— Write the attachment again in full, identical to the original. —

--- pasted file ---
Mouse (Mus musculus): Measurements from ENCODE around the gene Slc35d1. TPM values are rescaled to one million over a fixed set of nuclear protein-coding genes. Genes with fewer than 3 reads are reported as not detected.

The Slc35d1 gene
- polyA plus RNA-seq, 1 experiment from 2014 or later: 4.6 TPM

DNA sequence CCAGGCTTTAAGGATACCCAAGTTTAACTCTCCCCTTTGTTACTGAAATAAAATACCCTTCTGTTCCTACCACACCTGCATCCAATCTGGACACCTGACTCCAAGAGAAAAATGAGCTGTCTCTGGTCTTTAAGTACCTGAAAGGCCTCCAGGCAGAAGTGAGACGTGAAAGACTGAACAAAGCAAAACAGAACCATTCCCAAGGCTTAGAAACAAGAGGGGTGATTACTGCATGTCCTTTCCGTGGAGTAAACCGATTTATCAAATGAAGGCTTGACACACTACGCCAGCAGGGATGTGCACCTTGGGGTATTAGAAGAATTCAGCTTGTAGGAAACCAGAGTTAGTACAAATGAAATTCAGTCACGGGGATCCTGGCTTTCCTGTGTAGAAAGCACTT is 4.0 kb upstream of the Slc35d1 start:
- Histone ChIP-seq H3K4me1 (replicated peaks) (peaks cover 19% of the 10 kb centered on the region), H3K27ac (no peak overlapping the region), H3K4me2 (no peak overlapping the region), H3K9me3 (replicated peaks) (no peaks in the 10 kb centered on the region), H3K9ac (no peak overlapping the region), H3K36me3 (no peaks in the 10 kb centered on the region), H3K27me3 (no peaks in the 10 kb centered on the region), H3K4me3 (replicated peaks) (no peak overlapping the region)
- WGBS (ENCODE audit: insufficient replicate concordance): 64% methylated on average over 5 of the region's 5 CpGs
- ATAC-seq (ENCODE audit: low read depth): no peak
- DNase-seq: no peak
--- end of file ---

Mouse (Mus musculus): Measurements from ENCODE around the gene Slc35d1. TPM values are rescaled to one million over a fixed set of nuclear protein-coding genes. Genes with fewer than 3 reads are reported as not detected.

The Slc35d1 gene
- polyA plus RNA-seq, 1 experiment from 2014 or later: 4.6 TPM

DNA sequence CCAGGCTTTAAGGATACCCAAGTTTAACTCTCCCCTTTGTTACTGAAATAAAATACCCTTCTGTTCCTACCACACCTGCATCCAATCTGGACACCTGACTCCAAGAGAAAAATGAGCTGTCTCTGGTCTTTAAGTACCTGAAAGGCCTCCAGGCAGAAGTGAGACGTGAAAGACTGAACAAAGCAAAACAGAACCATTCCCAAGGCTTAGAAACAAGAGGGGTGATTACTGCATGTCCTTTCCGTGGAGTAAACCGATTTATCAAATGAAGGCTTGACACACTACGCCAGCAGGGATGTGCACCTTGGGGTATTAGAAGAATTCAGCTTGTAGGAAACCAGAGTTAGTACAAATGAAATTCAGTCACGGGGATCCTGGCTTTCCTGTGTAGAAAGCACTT is 4.0 kb upstream of the Slc35d1 start:
- Histone ChIP-seq H3K4me1 (replicated peaks) (peaks cover 19% of the 10 kb centered on the region), H3K27ac (no peak overlapping the region), H3K4me2 (no peak overlapping the region), H3K9me3 (replicated peaks) (no peaks in the 10 kb centered on the region), H3K9ac (no peak overlapping the region), H3K36me3 (no peaks in the 10 kb centered on the region), H3K27me3 (no peaks in the 10 kb centered on the region), H3K4me3 (replicated peaks) (no peak overlapping the region)
- WGBS (ENCODE audit: insufficient replicate concordance): 64% methylated on average over 5 of the region's 5 CpGs
- ATAC-seq (ENCODE audit: low read depth): no peak
- DNase-seq: no peak